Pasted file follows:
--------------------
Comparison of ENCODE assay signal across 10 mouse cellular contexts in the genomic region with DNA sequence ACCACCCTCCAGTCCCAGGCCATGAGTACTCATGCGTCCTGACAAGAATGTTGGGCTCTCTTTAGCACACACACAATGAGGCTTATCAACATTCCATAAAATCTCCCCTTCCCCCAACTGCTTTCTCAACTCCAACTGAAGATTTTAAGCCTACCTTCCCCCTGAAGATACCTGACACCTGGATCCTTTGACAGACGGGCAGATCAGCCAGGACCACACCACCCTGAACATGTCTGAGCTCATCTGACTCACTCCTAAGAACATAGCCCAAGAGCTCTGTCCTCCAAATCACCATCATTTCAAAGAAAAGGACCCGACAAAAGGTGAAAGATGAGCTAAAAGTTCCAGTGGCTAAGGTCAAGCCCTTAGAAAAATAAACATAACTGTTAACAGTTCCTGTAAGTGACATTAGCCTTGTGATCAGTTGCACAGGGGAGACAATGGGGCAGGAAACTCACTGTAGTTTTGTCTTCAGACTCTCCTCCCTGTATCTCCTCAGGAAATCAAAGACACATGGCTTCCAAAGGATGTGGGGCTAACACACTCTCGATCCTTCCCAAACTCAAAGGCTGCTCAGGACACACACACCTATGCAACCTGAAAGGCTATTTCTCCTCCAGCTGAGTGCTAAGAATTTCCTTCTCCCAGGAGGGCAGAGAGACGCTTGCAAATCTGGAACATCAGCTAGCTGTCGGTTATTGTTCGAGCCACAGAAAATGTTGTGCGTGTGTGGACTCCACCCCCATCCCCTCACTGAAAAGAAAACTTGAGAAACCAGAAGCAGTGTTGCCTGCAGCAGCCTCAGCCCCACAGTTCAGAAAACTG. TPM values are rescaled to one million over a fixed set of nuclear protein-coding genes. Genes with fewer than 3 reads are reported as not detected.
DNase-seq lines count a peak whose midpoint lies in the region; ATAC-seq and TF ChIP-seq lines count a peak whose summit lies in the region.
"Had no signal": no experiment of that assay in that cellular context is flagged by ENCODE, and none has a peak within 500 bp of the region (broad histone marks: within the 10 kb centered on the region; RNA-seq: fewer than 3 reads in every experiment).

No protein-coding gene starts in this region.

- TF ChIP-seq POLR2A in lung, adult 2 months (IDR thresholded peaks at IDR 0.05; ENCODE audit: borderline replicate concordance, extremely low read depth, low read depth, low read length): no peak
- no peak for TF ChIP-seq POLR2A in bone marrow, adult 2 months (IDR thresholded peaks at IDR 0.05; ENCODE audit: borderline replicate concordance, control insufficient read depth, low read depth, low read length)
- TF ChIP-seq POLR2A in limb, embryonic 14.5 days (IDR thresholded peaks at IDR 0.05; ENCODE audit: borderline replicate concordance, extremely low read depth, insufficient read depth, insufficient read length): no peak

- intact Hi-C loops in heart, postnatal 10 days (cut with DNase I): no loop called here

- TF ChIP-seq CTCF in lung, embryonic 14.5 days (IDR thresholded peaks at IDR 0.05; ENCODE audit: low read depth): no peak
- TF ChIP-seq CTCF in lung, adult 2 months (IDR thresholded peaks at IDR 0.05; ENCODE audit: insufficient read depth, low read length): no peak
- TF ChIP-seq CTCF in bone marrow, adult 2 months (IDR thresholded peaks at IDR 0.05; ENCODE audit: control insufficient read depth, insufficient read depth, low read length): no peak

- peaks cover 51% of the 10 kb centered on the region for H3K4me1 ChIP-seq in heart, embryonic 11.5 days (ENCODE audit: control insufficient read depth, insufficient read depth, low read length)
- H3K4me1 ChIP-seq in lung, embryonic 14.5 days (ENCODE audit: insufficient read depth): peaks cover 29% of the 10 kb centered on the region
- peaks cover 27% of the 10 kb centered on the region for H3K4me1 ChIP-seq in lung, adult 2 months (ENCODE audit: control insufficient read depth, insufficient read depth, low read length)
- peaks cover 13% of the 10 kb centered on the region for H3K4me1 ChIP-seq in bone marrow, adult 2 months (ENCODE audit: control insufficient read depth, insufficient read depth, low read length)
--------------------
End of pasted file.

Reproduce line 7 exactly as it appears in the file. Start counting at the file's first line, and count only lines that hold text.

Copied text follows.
- TF ChIP-seq POLR2A in limb, embryonic 14.5 days (IDR thresholded peaks at IDR 0.05; ENCODE audit: borderline replicate concordance, extremely low read depth, insufficient read depth, insufficient read length): no peak